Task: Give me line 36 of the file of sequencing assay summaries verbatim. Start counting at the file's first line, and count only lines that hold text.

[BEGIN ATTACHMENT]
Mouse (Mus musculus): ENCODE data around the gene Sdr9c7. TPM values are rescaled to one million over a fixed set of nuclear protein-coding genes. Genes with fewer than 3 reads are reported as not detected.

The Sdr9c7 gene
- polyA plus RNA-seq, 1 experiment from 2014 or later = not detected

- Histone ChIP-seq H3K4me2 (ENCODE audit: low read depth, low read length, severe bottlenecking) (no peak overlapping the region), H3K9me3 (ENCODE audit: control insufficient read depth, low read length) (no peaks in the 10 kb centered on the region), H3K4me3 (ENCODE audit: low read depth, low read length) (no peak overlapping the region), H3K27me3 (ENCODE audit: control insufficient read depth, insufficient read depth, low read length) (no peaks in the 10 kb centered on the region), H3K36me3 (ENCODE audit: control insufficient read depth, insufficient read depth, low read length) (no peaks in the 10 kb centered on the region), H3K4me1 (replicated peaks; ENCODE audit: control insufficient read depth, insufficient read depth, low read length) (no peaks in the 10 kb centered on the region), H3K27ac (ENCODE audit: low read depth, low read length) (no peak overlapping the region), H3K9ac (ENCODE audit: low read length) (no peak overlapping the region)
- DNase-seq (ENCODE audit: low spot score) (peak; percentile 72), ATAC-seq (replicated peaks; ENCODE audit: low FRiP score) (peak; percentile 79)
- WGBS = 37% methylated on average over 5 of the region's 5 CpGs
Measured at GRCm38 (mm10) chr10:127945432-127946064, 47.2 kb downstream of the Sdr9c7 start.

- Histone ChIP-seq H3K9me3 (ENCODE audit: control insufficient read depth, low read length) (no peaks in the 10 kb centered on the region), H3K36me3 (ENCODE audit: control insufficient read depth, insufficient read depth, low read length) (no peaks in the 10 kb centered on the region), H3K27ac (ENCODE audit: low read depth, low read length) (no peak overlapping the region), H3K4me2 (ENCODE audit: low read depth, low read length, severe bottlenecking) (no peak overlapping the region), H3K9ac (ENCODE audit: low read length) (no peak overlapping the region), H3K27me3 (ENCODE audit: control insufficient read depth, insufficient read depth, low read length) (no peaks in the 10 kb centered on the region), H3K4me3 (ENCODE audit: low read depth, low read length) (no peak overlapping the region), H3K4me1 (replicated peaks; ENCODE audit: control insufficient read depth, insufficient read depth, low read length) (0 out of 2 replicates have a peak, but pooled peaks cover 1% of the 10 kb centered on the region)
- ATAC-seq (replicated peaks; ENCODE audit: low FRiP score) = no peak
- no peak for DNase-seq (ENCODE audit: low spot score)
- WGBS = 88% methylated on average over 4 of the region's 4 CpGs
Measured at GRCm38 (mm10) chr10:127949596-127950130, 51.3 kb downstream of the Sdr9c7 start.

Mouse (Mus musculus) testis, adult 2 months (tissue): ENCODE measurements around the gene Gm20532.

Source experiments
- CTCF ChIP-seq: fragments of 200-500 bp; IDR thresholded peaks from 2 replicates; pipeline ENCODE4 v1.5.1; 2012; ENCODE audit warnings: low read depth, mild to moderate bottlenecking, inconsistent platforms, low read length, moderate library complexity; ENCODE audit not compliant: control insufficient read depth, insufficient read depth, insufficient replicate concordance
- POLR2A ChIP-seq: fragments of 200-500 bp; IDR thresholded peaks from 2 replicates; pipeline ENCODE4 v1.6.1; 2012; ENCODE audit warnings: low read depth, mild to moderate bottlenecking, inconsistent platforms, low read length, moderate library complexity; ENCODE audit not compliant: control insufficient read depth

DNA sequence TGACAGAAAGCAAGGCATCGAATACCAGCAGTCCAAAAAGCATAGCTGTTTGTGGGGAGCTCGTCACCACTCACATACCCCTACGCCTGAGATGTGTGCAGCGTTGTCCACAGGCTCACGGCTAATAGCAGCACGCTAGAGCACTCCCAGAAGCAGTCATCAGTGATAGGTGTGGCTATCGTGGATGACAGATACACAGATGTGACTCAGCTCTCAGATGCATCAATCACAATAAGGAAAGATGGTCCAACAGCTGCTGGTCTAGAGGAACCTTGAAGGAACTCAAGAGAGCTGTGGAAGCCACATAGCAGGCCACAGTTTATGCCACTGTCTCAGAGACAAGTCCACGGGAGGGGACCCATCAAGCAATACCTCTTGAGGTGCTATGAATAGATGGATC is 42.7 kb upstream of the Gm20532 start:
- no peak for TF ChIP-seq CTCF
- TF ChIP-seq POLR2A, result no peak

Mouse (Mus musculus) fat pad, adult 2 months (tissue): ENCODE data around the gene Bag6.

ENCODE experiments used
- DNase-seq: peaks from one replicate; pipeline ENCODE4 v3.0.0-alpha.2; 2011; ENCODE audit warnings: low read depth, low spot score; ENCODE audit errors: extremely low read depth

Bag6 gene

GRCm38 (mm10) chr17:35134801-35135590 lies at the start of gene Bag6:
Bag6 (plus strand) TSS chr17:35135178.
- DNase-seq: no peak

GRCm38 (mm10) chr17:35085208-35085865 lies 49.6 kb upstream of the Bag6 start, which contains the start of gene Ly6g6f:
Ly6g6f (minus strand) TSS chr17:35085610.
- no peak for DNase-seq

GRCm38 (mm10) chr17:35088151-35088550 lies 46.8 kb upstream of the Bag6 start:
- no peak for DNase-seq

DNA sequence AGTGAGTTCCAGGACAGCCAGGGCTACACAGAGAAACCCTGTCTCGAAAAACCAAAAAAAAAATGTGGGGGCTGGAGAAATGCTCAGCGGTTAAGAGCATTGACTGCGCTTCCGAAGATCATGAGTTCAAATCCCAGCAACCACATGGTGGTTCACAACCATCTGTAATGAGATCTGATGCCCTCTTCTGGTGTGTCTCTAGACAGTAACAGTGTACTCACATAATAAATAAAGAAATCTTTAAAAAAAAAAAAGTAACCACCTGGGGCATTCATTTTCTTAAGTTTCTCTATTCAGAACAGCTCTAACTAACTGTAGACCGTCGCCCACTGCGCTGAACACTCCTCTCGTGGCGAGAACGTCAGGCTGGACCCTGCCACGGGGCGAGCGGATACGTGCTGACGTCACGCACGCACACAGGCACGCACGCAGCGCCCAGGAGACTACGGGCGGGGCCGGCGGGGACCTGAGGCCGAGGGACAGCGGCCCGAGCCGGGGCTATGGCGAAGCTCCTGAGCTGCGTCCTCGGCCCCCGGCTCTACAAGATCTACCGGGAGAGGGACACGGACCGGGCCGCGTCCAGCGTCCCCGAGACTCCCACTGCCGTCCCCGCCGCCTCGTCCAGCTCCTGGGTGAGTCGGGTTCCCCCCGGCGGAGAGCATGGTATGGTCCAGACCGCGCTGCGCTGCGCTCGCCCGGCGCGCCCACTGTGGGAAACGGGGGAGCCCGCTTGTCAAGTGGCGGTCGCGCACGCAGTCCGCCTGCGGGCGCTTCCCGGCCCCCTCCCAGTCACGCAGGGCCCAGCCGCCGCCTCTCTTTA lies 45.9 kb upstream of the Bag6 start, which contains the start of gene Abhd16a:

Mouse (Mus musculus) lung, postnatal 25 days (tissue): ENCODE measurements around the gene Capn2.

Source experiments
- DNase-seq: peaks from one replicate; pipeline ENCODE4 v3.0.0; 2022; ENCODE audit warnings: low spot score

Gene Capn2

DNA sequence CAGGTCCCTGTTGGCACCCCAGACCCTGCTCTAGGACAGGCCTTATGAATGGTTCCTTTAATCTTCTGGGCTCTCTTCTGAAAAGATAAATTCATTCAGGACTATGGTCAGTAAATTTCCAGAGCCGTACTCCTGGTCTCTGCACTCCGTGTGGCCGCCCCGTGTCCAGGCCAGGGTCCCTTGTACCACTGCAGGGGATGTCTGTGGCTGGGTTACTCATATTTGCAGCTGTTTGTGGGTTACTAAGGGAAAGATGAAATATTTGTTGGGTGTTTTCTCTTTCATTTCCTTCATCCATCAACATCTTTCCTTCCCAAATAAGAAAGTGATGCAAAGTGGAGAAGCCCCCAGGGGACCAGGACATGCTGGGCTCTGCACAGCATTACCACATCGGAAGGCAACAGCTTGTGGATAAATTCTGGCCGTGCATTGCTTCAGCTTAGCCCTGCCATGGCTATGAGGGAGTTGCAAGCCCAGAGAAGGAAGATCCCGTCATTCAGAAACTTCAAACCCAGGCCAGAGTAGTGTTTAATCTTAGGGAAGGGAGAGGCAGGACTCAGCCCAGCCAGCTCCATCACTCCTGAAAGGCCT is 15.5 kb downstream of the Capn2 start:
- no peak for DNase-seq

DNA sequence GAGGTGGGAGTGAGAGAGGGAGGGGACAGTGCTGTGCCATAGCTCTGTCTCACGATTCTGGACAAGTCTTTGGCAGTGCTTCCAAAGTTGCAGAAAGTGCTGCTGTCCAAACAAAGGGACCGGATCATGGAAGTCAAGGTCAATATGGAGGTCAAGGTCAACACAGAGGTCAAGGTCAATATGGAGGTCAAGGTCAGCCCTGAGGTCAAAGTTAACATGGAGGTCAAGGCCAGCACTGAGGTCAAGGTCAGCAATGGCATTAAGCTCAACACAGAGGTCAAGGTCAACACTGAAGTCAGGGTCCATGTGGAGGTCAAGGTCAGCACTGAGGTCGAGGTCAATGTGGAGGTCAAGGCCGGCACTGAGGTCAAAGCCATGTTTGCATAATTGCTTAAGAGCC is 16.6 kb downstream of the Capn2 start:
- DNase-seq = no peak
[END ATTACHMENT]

Gene Capn2